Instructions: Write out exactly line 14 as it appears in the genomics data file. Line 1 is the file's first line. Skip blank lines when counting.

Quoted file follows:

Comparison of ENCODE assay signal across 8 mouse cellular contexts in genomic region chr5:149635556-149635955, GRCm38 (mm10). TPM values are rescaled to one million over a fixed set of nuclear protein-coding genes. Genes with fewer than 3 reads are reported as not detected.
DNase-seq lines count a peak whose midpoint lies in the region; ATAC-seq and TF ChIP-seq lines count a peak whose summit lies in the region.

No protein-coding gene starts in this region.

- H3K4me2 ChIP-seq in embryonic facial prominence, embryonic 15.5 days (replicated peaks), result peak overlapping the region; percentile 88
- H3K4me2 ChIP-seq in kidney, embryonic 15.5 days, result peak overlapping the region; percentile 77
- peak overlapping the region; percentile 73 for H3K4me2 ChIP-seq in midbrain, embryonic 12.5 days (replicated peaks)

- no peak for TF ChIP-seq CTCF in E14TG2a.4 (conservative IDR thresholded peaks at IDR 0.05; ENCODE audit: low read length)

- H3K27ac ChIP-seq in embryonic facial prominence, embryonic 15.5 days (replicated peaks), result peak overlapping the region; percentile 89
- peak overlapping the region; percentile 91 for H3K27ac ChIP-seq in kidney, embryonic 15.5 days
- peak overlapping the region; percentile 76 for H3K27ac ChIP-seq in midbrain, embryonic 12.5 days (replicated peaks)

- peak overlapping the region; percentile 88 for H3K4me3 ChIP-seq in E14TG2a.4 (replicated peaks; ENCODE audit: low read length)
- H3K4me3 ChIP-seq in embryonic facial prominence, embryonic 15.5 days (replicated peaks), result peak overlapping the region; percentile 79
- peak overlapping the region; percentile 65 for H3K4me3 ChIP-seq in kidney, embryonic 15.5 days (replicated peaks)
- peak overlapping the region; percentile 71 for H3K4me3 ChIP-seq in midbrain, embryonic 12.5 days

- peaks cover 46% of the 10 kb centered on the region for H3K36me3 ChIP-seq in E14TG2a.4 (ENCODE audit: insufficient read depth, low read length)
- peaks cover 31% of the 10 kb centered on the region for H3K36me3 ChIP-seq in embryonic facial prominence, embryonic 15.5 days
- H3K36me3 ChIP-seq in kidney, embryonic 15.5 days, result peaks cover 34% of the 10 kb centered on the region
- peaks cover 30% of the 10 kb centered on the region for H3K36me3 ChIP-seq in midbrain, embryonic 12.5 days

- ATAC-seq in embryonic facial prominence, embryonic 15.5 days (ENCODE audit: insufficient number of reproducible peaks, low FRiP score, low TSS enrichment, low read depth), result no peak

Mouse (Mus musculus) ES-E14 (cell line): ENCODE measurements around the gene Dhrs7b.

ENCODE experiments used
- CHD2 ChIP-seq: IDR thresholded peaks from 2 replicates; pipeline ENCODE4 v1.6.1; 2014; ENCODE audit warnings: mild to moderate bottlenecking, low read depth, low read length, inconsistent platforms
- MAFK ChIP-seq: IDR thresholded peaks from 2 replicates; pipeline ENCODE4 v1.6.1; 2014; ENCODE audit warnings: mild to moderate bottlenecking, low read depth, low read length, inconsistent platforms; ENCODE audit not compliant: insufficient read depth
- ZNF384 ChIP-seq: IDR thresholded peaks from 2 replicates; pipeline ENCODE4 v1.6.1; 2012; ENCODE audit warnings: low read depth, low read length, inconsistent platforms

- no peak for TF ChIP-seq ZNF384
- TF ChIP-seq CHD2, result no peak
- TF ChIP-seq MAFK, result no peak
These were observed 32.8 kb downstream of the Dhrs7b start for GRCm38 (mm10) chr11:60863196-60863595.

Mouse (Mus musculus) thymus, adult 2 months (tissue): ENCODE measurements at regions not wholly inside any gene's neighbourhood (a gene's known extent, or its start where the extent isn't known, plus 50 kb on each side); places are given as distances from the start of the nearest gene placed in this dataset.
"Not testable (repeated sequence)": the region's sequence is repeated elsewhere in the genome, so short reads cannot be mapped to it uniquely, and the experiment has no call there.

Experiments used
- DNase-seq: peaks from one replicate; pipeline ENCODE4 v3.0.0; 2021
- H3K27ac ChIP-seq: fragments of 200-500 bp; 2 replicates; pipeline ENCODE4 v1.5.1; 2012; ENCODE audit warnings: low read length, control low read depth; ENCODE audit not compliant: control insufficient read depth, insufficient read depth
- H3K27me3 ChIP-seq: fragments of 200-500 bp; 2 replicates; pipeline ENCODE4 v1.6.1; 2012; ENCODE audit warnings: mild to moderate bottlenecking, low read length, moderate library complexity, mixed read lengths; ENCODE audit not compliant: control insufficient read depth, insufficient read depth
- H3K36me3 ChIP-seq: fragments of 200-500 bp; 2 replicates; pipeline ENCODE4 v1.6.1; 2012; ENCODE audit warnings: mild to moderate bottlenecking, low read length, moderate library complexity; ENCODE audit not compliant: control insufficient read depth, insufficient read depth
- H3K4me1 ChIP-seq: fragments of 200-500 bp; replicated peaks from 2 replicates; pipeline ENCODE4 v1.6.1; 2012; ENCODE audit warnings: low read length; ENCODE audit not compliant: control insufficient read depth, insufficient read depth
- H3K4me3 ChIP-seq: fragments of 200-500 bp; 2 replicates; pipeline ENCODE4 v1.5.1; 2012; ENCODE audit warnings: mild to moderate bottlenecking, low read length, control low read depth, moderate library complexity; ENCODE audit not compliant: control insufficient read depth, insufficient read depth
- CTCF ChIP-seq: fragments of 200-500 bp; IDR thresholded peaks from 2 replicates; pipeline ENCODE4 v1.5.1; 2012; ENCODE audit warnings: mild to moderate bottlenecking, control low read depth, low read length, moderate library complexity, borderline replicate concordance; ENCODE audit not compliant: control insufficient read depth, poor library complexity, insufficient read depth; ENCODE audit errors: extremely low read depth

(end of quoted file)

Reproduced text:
- peak overlapping the region; percentile 71 for H3K4me3 ChIP-seq in midbrain, embryonic 12.5 days